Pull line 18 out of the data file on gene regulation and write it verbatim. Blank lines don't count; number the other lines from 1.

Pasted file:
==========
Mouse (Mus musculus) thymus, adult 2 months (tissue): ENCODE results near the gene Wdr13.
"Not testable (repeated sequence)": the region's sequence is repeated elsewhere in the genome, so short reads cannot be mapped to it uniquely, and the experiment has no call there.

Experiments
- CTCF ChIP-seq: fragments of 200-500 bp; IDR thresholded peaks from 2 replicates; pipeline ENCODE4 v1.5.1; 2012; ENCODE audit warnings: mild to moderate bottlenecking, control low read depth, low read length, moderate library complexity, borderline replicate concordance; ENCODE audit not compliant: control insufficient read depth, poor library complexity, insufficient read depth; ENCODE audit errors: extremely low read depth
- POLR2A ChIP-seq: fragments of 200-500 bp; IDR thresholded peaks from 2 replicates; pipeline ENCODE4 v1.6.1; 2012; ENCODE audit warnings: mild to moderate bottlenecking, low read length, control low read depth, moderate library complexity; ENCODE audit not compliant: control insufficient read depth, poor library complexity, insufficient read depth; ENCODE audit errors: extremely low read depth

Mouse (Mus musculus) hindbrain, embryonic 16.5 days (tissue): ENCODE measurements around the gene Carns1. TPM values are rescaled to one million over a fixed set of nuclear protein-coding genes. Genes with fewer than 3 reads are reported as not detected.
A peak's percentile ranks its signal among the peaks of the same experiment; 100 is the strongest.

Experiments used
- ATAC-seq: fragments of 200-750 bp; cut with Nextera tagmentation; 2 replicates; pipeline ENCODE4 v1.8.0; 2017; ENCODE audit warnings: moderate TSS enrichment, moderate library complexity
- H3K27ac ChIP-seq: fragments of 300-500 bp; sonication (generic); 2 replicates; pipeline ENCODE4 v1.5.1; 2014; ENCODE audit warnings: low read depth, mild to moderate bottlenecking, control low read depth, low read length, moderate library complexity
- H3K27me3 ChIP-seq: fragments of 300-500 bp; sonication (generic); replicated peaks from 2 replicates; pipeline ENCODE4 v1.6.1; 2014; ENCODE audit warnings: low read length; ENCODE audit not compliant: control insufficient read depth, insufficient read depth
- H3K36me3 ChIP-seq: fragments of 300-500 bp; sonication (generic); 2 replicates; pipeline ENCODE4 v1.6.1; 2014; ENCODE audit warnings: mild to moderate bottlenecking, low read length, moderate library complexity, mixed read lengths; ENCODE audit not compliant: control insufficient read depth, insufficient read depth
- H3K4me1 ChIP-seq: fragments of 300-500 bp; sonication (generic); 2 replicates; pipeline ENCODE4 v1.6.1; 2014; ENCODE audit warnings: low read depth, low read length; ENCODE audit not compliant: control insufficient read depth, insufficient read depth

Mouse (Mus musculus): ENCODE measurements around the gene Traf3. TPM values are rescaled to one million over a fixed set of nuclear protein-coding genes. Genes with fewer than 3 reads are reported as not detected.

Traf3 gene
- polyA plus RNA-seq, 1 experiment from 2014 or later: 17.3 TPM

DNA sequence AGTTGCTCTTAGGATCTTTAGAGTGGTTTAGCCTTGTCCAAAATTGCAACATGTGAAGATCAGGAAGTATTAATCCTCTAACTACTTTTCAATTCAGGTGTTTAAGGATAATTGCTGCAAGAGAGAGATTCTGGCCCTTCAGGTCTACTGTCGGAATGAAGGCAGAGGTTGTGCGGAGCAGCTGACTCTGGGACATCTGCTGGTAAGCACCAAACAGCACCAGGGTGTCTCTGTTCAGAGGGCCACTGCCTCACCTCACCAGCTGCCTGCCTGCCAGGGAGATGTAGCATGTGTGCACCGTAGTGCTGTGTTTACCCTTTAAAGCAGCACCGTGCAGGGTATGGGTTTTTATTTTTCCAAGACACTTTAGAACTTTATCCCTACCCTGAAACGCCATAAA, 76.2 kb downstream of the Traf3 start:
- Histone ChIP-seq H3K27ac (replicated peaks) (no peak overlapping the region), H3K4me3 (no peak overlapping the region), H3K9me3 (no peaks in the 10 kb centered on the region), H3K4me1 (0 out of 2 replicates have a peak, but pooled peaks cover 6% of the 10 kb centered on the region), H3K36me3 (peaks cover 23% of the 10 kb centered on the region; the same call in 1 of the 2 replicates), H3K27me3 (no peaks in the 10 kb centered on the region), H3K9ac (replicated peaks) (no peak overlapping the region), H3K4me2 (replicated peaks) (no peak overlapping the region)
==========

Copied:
- Histone ChIP-seq H3K27ac (replicated peaks) (no peak overlapping the region), H3K4me3 (no peak overlapping the region), H3K9me3 (no peaks in the 10 kb centered on the region), H3K4me1 (0 out of 2 replicates have a peak, but pooled peaks cover 6% of the 10 kb centered on the region), H3K36me3 (peaks cover 23% of the 10 kb centered on the region; the same call in 1 of the 2 replicates), H3K27me3 (no peaks in the 10 kb centered on the region), H3K9ac (replicated peaks) (no peak overlapping the region), H3K4me2 (replicated peaks) (no peak overlapping the region)